6. Cremation has been around since the Stone Age. It is increasingly popular in the US with forecasts of over 50% of all deaths handled through cremation by 2025. The process takes about 2-3 hours at 1500-1800 degrees Fahrenheit. There are special caskets that can be purchased that go right into the crematorium and the non-metal parts disappear with the other organic material. Bones need to be ground up post cremation in the cremulator. The rest of the body turns to ash. Obese bodies cost more and must be cremated early in the day. Adipose tissue (fat) burns slowly so it takes a longer time and the machine needs to be cold to start or it will overheat and could catch on fire. Manufactures have started to build supersize cremation machines to accommodate the increasing number of supersize bodies. After cremation, metal implants like hips and knees are removed by hand or by a large magnet. Pacemakers have to be removed before cremation because the intense heat can cause the batteries to explode. Breast implants can go right with the body, but they tend to melt and leave a gelatinous goop in the cremation machine. Operating and cleaning cremation machines can be learned on the job—there are no special licenses.
7. Embalming is the process in which blood is drained from the body and goes down the drain and formaldehyde is pumped into the body to delay decomposition. Embalming doesn’t delay decomposition forever. Feature setting places the features in their proper spots for viewing. The hands and face are the most important because the rest of the body is generally covered. There are special, plastic eye caps that are placed in the eye sockets so the eyes don’t sink and they look pleasant. Special dead-skin makeup is applied because we’re pale without blood. Some funeral directors charge additional fees for embalming when special restoration is required, after an autopsy, or in the case of organ/tissue donation. Law does not require embalming, but it can be required by some funeral homes to be placed in a mausoleum, for example.
8. Final resting real estate offers an amazing variety, starting with the plethora of caskets available for purchase. They range in price from a standard metal version for about $995 to fancy King of Pop Promethian version for about $25,000. Cremation urns range in price from a $10 keepsake size to custom urns in the thousands of dollar range. You can even create custom cremation urns in keepsake size or full size for ashes to be stored your own image, the image or your loved one, or a celebrity like Uma Thurman or Barak Obama. I didn’t see any bobble head urns, but I bet that they exist. Biodegradable urns contain seeds that get nutrients from the ashes. Star Trek aficionados can enjoy eternity in thematic urns like the “To Boldly Go” and “The Voyage Continues.” No frills plastic or cardboard urns are generally offered as a gift with purchase of a cremation. The varieties of caskets and urns that Mort showed me were more traditional but hardly less interesting.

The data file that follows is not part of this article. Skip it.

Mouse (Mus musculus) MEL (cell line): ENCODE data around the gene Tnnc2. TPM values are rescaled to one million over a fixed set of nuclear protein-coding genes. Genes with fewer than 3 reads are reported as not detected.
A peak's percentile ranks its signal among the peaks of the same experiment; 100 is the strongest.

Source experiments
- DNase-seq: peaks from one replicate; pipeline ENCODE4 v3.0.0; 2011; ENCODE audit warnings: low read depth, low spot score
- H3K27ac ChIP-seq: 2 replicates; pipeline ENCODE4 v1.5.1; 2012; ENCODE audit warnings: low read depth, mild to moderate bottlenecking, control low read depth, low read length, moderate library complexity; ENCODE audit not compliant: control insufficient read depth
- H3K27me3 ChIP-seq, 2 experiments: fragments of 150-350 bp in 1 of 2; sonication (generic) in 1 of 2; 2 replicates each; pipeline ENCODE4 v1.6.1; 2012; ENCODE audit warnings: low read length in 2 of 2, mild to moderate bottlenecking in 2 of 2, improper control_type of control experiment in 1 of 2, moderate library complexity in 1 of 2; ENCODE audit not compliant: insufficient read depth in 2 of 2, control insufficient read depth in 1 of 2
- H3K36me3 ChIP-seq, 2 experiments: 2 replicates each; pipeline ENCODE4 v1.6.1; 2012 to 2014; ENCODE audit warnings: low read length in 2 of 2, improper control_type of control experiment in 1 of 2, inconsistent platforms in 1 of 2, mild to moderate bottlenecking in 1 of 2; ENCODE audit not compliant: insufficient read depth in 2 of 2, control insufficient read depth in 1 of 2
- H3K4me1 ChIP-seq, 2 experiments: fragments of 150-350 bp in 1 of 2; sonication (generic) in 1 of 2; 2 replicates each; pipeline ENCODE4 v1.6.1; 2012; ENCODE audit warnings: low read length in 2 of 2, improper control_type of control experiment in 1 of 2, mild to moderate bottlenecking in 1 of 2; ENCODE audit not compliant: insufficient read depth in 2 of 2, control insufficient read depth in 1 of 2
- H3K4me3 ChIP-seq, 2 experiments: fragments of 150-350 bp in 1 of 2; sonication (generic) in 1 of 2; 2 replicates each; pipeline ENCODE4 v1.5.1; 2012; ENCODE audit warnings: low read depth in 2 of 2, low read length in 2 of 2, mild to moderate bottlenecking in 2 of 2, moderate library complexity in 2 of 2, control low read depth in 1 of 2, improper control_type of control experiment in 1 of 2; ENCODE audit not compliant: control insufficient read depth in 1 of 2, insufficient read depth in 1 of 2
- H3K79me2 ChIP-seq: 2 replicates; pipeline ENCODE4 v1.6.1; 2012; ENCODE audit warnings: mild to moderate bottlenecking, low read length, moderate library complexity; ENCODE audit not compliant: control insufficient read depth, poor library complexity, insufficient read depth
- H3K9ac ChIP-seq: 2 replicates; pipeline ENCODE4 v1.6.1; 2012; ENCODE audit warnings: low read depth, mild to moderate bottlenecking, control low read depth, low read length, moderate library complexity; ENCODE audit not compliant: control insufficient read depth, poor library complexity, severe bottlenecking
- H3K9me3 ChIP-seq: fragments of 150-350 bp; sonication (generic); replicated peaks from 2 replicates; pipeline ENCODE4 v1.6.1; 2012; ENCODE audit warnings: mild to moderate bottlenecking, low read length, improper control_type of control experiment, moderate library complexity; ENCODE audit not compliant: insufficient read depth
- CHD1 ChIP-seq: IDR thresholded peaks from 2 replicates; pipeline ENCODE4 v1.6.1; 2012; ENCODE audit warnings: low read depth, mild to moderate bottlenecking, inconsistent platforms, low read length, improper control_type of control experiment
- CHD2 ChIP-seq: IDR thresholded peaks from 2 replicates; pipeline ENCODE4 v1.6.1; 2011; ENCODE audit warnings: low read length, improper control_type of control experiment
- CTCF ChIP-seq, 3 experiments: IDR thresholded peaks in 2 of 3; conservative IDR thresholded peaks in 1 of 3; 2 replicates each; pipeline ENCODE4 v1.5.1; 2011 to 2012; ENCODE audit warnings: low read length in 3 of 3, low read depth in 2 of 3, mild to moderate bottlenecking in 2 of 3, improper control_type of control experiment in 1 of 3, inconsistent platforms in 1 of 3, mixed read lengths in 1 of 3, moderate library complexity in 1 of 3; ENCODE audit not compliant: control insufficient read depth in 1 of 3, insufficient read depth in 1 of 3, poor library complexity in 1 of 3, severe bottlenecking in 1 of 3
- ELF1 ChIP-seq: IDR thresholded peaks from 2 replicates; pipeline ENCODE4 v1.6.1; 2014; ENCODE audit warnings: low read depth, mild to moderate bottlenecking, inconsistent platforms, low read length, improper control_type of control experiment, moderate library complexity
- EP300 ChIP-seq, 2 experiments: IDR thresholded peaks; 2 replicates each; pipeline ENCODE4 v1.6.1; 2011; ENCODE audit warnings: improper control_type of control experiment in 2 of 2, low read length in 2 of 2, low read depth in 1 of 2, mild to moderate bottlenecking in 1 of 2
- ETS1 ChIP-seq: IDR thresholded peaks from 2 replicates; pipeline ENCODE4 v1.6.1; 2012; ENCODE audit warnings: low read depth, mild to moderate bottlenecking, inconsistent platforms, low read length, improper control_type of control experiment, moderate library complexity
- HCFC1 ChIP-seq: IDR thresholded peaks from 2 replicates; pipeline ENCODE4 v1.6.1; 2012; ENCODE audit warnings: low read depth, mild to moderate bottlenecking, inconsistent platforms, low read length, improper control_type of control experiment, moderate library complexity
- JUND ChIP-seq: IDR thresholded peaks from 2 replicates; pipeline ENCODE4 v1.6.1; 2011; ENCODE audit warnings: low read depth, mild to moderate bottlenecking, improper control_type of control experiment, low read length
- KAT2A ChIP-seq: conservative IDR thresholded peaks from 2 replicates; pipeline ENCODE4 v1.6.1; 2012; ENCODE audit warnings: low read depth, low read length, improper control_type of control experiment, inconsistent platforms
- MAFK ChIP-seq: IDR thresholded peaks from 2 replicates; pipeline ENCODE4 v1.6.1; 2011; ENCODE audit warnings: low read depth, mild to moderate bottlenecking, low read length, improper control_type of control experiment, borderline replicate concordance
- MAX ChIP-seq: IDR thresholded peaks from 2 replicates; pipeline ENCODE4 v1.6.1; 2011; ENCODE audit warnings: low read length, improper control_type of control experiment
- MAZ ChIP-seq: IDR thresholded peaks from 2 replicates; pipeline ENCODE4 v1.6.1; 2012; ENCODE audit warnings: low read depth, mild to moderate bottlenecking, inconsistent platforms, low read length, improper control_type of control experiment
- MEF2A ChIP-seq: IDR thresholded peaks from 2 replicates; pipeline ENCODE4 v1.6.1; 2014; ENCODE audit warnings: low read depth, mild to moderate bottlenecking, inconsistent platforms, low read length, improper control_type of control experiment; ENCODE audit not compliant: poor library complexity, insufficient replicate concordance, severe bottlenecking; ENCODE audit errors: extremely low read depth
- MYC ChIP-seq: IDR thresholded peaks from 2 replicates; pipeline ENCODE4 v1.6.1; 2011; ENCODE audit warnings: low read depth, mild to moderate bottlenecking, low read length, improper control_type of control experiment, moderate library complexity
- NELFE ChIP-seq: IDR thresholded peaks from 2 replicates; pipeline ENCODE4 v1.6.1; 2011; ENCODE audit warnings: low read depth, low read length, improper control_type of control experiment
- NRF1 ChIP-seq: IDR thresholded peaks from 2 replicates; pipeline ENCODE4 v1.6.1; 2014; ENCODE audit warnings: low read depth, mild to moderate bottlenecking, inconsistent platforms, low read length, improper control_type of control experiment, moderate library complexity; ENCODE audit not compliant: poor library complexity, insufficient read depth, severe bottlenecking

9. Mort is now and forever an atheist. His profession has narrowed his dating pool to fellow industry folk, but that may be because he’s honest enough to share the details of his day. He is an organ donor because, as he says, “I don’t care. I’ll be dead.” He wears gloves when he embalms but he doesn’t worry too much about catching diseases because most diseases require a live host to transfer. They do have protocols in place for rare situations like Ebola. He told me about trends like green burials where bodies are placed in holes in natural areas in the ashes-to-ashes tradition, but so far he hasn’t seen many cemeteries catering to that yet. It does seem like a very Portland thing though.
10. If you have read this far, I assume you’re comfortable enough with the natural realities of death for me to share what Mort shared about some of the more strange requests. A family had moved back east and wanted their beloved deceased grandfather to be exhumed and shipped back to be buried with the rest of the family. When they retrieved his body, all that was left were blackened bones in a poly-blend suit. Moral: If you want to stay clothed, avoid wearing a natural fiber designer get-up to your funeral. The second request had to do with the extraction of gold fillings. The deceased had requested that his nephew extract his gold fillings when he died. It was actually in writing. When the nephew realized the trouble and expense he’d have to go through to obtain the $5 of gold from his uncle’s mouth, he decided against it. Which leads to a final and important point: Your loved ones cannot be made to fulfill your wishes about what is done with your body. You can ask and indicate, but if they decide they can’t abide because they can’t afford to or they’re not in the mood, there is nothing you can do about it. Or can you?